My husband and I traveled to Granada, Nicaragua with some friends this past May.  Not only was the country beautiful…but the food was delicious!  One of our favorite things to do late-night, after a few Tonas, was to hit the street food vendors and load up on a variety of foods…from tacos to empanadas to Nicamales, the Nicaraguan Tamale.  What makes the NicaMale different from a regular tamale is the size, they are huge!  Traditionally, they are wrapped in a large banana leaf and filled with meat and rice.

We stayed in a home in the heart of Granada, and one morning, our housekeeper made NicaMales for breakfast.  They were savory packages filled with chicken and rice and served with a little hot sauce.  I knew I had to recreate them at home!

Unfortunately,  I was unable to find banana leaves in Atlanta.  So I had to settle for dried corn husks, which were also difficult to find. (If you live in Atlanta, they’re at the Buford Highway Farmer’s Market.) I filled the husks with the traditional masa mixture, pulled pork with tomatillo sauce, rice and thinly sliced Vidalia onions and green bell peppers.  They came out perfect!  One thing to note, is it’s a lot easier to make these with a few extra hands, so teamwork is key.  My hubby made the dough and we worked together to fill, fold and tie them (an art in itself).  Also, realize that these babies steam for about three and a half hours, so preparing them is an all day affair (I prepared the pork the night before in the crockpot)…but definitely worth it!


The Perfect Package: Pork NicaMale with Gallos Pintos



Masa (Dough)

  • Masa harina — 6 cups
  • Lard or shortening — 1 cup (I use Armour)
  • Salt — 1 tablespoon
  • Orange Juice — 1/2 cup + Juice of half a Lemon
  • Chicken stock — 4-5 cups


  • Pulled Pork with Tomatillo Sauce
  • Salt and pepper — to season
  • Rice, soaked in warm water for 30 minutes — 3/4 cup
  • Onion, sliced thin — 1
  • Bell pepper, sliced thin — 2


  • Banana leaves, hard spine removed and cut into 10×10-inch rectangles — 12 pieces (If you can find them, if not, sub dehydrated corn husks.)


  1. Place the masa harina, lard and salt in the bowl of an electric mixer.  You can also throw in a bowl and use a hand mixer. Blend on a low speed to incorporate the fat into the masa harina and give it a mealy texture. You may have to do this and the next step in two batches if your mixer bowl is not large enough to hold all the ingredients without overflowing.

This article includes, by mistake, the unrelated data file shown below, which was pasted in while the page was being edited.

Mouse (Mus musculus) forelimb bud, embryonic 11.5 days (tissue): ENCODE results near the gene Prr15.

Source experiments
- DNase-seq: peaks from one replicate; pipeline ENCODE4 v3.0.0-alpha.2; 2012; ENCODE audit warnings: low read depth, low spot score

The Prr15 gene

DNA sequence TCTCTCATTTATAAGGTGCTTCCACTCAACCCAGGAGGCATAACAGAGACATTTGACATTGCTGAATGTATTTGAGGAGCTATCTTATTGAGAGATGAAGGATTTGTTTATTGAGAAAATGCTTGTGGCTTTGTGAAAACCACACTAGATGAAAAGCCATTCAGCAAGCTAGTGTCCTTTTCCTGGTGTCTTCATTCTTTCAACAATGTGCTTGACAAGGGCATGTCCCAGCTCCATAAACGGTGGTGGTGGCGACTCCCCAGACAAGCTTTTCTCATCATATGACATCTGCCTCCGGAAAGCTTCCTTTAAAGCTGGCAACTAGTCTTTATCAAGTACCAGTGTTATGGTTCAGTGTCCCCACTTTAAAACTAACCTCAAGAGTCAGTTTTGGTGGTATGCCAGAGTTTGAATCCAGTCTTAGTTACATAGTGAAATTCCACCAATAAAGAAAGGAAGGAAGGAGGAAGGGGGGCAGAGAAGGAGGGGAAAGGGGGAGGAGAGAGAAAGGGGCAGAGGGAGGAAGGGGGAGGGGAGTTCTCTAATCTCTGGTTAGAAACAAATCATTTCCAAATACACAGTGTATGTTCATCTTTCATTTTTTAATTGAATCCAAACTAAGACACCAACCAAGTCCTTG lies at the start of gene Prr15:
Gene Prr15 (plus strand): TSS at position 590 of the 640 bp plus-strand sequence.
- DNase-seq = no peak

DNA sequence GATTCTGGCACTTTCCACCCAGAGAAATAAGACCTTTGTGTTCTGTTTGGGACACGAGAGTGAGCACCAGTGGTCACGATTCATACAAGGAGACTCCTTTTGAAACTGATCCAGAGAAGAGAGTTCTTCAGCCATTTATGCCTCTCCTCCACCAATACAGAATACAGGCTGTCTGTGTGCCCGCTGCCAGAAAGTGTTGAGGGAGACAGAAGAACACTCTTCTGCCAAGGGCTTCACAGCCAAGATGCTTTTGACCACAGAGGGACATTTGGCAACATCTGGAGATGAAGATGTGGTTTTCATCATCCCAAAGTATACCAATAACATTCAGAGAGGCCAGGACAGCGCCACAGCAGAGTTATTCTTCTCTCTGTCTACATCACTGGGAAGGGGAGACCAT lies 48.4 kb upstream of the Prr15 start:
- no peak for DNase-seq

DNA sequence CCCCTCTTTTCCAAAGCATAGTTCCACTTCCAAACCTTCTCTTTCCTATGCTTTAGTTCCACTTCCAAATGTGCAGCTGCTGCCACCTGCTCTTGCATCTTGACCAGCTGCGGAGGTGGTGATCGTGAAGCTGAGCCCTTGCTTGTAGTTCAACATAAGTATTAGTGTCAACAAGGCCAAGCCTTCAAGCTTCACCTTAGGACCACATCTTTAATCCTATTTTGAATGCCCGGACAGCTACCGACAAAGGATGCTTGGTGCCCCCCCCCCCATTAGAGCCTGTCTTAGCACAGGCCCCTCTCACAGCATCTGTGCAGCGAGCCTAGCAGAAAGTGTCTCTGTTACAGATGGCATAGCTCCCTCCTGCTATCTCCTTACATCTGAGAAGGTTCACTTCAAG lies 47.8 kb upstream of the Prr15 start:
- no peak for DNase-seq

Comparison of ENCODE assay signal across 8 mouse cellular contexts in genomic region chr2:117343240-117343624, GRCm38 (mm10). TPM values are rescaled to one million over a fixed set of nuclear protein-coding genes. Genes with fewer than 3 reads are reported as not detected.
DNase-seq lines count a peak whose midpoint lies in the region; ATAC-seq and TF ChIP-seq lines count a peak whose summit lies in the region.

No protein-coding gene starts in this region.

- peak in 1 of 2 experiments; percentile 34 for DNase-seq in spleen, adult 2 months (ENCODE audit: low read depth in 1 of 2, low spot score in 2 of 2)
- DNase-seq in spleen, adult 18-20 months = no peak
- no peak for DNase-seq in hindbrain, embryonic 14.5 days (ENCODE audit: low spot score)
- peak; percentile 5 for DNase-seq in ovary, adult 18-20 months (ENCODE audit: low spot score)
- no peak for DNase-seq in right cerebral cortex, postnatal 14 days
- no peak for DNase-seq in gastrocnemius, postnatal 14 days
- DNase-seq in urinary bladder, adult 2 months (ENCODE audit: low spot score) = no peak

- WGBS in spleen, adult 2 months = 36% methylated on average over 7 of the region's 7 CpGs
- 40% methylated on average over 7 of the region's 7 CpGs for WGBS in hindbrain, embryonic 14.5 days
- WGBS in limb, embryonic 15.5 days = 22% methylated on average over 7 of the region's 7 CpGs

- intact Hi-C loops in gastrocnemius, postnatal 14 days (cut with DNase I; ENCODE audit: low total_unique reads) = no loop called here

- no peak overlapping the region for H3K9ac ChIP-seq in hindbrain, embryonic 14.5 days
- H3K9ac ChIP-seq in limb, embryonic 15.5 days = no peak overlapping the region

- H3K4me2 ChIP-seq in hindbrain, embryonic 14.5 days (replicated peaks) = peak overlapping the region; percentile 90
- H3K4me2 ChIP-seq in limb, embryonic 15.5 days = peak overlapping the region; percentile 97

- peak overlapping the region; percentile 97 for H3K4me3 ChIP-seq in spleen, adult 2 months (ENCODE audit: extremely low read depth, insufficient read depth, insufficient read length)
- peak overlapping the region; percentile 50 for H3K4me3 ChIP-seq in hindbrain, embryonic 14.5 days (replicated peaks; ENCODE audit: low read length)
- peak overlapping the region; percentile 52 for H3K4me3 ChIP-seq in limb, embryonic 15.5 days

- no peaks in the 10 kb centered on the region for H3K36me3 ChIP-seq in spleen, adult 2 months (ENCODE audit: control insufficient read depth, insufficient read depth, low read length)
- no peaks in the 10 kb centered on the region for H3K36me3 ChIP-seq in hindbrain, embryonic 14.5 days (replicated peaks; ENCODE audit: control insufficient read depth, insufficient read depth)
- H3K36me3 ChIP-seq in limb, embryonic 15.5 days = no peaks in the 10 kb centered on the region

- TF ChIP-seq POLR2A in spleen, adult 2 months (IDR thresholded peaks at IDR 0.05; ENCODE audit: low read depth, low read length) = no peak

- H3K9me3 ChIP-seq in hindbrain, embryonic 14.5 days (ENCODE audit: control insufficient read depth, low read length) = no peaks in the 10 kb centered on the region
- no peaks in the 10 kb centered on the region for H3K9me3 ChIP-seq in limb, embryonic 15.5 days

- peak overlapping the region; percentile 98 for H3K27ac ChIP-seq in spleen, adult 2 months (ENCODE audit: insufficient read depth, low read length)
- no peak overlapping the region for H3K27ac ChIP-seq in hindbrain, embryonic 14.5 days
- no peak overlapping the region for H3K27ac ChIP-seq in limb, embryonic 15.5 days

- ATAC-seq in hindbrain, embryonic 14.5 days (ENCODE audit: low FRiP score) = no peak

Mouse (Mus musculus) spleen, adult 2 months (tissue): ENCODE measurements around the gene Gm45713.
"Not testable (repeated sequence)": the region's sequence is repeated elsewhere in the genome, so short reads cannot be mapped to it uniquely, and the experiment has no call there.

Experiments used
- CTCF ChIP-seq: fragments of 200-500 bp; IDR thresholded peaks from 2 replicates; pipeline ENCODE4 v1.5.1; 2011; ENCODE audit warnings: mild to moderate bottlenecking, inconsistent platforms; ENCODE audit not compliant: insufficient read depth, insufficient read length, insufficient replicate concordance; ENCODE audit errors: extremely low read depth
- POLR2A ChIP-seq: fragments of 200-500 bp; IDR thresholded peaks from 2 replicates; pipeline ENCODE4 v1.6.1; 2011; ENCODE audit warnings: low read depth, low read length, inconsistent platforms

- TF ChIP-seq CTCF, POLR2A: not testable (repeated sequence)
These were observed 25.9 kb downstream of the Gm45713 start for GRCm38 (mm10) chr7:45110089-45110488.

2. With the mixer still on low speed, add the orange and lemon juices and enough chicken stock to make a soft, moist dough. It should be a little firmer than mashed potatoes. Increase the mixer speed to medium-high and beat for 2-3 minutes to incorporate some air into the masa and make it fluffier. Cover the bowl and set the masa aside to rest for at least 30 minutes.
  3. Assemble all of your filling ingredients and assembly items on a large table or work surface. Gather family and friends to help in an assembly line.
  4. Lay out corn husks (or banana leaves). Place 1/2 cup of the masa in the middle of the corn husk and, using wetted hands, spread it out a little. Put about 1/2 cup of pork on top of the masa and sprinkle 1 or 2 tablespoons of rice over the pork. Top with about 4 pieces of onion and 4 pieces of pepper.
  5. Fold the top edge of the corn husk down over the filling. Bring the bottom edge up over this. Then fold in both sides to make a rectangular package. Be careful not to wrap it too tightly or the filling will squeeze out. Flip the package over so it is seam side down.  Use a torn corn husk as a tie to hold it securely.
  6. Add 2 or 3 inches of water to a  pot large enough to hold all the Nicatamales. (I used two pots since I didn’t have one large enough to hold them all. ) Place a rack or steam strainer in the bottom or toss in enough wadded up aluminum foil to hold the Nicatamales mostly out of the water. Add the Nicatamales and bring to a boil over high heat. Cover tightly, reduce heat to low and steam for 3 to 4 hours. Add more water as needed to keep the pot from boiling dry.
  7. Remove the Nicatamales from the pot and serve hot. Each diner unties the corn husk on his or her own Nicatamal before eating.

These were delicious served with Gallos Pintos (recipe coming soon).

Bread on the Boulevard

Hand-Held Savory Eats

To-Go Containers

Sweets on the Streets

Grab a Thermos 

Sunday Supper Movement Let’s hit the pavement this Sunday in search of the best street food from around the globe!  Join us for a #SundaySupper event featuring Global Street Food that we’ve made in our own kitchens, in honor of our favorites and/or those we would love to try!
We’ll also be holding our live #SundaySupper twitter chat at 7pm (ET) on Sunday evening.  We’d love to have you join us as we discuss the best and the worst of Global Street Food!  – See more at: